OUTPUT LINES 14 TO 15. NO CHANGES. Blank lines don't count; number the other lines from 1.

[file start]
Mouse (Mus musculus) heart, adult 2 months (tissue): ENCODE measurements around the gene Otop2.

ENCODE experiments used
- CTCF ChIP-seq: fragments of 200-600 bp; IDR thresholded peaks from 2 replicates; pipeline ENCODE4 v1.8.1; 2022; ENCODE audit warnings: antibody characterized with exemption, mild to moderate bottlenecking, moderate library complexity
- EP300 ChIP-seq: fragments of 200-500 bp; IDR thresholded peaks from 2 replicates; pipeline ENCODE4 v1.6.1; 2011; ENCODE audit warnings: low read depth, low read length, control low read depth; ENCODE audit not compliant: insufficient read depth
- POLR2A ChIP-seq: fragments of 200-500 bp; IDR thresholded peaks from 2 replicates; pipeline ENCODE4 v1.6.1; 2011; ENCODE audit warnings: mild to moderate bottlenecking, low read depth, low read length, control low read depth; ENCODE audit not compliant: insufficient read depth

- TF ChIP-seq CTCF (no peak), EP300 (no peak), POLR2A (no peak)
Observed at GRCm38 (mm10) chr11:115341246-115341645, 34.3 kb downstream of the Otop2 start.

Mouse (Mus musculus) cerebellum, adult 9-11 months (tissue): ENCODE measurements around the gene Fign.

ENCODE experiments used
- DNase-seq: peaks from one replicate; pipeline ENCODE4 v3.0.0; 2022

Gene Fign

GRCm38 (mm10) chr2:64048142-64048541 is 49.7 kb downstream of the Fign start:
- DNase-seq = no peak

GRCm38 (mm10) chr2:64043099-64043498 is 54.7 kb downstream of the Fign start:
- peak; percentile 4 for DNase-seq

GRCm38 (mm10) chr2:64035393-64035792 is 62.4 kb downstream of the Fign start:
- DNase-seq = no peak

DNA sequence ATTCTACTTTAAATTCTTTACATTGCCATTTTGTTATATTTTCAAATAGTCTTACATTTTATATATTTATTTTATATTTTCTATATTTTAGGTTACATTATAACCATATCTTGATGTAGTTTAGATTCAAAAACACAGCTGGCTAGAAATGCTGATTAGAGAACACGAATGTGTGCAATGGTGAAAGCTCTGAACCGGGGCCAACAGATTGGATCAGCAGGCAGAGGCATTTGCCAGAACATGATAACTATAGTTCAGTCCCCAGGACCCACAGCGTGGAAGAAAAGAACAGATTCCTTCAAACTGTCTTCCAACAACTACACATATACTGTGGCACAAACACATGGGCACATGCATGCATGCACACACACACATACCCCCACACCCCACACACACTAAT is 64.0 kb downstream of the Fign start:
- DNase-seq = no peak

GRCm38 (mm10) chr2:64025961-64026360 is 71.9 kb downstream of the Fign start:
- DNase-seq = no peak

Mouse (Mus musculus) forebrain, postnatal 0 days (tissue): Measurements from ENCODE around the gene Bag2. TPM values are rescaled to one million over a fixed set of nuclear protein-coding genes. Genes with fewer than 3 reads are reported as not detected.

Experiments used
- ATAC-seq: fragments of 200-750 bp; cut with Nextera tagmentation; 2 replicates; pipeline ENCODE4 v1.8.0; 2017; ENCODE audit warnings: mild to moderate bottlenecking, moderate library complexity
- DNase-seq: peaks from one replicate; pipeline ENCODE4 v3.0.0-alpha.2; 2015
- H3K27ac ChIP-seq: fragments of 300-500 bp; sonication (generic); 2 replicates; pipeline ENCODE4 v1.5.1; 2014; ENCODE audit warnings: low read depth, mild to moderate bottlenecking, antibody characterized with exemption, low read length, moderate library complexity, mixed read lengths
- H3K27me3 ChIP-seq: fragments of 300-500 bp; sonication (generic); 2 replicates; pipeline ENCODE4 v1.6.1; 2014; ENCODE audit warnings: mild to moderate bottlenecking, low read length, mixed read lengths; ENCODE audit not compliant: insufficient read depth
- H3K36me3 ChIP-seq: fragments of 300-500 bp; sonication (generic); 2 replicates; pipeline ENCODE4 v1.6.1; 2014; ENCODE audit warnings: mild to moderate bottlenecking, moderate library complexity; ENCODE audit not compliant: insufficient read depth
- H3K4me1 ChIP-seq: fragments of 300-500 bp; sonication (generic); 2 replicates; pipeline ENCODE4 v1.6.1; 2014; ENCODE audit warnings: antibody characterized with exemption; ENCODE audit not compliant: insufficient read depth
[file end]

GRCm38 (mm10) chr2:64043099-64043498 is 54.7 kb downstream of the Fign start:
- peak; percentile 4 for DNase-seq